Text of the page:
If you’re not interested in going on a sightseeing mission, you may want to check out passes that include a set number of attractions that can be visited over a longer period of time. While this style of sightseeing pass comes with more modest savings, it still beats paying regular admission prices.

Use Public Transit

It will depend on your destination, but many large European cities have excellent public transit systems that cost significantly less than taking a taxi or renting a car.

Even for day trips outside the city, there’s often a train or bus that can get you there comfortably without costing a fortune.

Plus, navigating a city’s public transit system gives you a glimpse into life as a local, which can be a little adventure all on its own.

Of course, you’ll want to do the math if you’re traveling as a family or group. Sometimes a short taxi ride might be the same price as public transit for four people. But if you’re traveling solo or as a duo, public transit is usually the cheaper option.

Final Thoughts

I truly believe that European travel (or any travel!) is money well-spent…but why spend more than you have to? Use these tips to make the most of your next European adventure and save money while you do it!

Thanks so much for reading and happy traveling!

What are your favorite money saving travel tips? Let us know in the comments below!

Greg Johnson is a personal finance and frugal travel expert who leveraged his online business to quit his 9-5 job, spend more time with his family, and travel the world. He is the co-owner of the popular blog Club Thrifty, where he teaches others how to spend less and travel more.

Bob Haegele

Hey there. My name is Bob Haegele and I blog about personal finance here at The Frugal Fellow. I was raised in the Windy City, also known as Chicago. After working for a few years in the Midwest, I’ve bounced around to different parts of the country in my mission to become a full-blown digital nomad. I’m also an alternative energy and EV enthusiast and have recently become semi-vegetarian. Another thing I started doing recently? Dog walking. I’m now doing that as a side hustle and loving it! I’m now working toward financial independence making money via my own ventures. If you’d like to work together, send me an email.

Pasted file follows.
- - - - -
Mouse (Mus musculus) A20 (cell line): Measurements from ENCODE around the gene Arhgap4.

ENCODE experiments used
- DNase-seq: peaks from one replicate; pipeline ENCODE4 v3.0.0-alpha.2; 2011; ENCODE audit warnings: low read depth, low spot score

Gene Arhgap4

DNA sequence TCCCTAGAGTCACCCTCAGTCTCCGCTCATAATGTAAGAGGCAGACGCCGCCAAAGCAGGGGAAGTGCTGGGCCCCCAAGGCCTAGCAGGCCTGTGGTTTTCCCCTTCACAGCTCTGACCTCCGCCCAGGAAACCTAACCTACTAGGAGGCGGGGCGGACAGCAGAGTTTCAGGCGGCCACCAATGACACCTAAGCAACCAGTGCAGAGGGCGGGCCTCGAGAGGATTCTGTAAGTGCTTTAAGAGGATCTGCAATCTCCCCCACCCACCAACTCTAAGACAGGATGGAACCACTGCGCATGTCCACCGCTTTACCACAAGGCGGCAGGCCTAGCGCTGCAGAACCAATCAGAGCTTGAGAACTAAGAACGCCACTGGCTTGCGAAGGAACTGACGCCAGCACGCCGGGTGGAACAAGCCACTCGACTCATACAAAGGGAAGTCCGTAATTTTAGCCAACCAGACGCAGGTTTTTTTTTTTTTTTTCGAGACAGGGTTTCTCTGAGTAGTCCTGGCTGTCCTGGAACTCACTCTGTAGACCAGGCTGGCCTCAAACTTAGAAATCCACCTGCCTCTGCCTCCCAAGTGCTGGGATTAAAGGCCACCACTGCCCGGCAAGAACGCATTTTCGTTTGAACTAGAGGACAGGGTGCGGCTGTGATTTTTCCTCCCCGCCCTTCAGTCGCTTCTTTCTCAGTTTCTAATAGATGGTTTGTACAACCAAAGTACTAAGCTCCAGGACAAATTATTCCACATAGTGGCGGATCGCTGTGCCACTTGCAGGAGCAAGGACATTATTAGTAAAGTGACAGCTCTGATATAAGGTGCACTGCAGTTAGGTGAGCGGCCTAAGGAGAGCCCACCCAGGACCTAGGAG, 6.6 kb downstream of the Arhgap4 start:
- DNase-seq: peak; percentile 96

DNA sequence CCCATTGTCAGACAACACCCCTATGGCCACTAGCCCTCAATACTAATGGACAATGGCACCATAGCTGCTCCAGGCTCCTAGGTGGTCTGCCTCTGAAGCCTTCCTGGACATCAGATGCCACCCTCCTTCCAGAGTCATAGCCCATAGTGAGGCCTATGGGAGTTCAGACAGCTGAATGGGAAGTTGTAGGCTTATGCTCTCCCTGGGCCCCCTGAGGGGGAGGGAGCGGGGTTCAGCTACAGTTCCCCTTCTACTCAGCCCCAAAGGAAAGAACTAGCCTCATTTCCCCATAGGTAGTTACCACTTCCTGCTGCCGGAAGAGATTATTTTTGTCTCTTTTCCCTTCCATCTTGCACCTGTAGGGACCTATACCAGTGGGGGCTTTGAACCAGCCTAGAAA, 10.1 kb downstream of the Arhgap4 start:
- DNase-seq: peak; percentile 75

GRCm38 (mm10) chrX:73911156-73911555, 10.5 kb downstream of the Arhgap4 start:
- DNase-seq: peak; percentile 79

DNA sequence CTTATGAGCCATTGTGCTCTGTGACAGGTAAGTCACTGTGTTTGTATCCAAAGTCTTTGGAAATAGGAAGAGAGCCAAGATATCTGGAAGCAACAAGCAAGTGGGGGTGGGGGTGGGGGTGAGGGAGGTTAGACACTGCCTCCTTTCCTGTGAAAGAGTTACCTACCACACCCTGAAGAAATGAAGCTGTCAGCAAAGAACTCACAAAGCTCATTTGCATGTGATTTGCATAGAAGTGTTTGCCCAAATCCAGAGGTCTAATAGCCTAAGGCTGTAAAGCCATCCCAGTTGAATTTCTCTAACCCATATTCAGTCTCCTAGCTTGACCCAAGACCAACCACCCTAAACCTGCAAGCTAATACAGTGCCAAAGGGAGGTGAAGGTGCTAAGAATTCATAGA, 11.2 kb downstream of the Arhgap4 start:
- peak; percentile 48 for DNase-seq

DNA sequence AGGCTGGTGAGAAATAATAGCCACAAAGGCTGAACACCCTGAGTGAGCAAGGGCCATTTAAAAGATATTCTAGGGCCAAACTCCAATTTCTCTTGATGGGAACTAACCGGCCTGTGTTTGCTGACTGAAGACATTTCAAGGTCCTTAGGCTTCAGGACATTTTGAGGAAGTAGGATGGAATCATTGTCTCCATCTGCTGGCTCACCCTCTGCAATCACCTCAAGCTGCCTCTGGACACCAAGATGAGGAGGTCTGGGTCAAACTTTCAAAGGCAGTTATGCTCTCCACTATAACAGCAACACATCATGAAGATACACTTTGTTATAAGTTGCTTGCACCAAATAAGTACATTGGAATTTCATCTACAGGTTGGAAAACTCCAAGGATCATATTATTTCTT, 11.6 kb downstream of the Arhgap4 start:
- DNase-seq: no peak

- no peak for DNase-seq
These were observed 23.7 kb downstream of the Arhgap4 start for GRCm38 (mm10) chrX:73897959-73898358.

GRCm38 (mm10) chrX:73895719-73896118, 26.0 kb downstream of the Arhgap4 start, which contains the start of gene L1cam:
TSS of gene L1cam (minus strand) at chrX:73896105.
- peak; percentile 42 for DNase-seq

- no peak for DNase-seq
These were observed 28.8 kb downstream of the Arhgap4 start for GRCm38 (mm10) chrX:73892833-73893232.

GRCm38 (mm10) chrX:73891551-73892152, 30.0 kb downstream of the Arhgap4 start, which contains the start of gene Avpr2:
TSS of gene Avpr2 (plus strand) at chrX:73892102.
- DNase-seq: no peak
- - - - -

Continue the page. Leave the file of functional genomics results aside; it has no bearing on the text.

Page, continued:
This Post Has 4 Comments

  1. We’re doing 4 nights in Reykjavik’s city center during our upcoming Iceland trip. I was able to find a really reasonably priced Airbnb, and since we’re so central, we’ll forgo the car during those days, which will more than offset the slightly higher cost for staying so central.

    1. Ohh nice. I haven’t been to Iceland, but of course, I’ve heard it’s expensive. So that’s good! And so is forgoing the car. I know someone who allegedly drove through a lava field in Iceland. 😂

  2. We’re big fans of markets/grocery stores as a good way to save on food, at least for a few meals…even if not staying in an Airbnb or hostel with a kitchen. You can end up with a decent spread and eat in a park (or elsewhere). We also like stopping there because it’s a great way to experience the actual culture. Win win.

    In the UK and Ireland, Marks & Spencer has really great selections of prepared food, including vegetarian options.

    1. Thanks for the tip! I’ve heard that about markets but haven’t explored them too much myself. But I’m sure I’ll eventually go to the UK, so that’s good to know! Especially since I’m semi-vegetarian nowadays.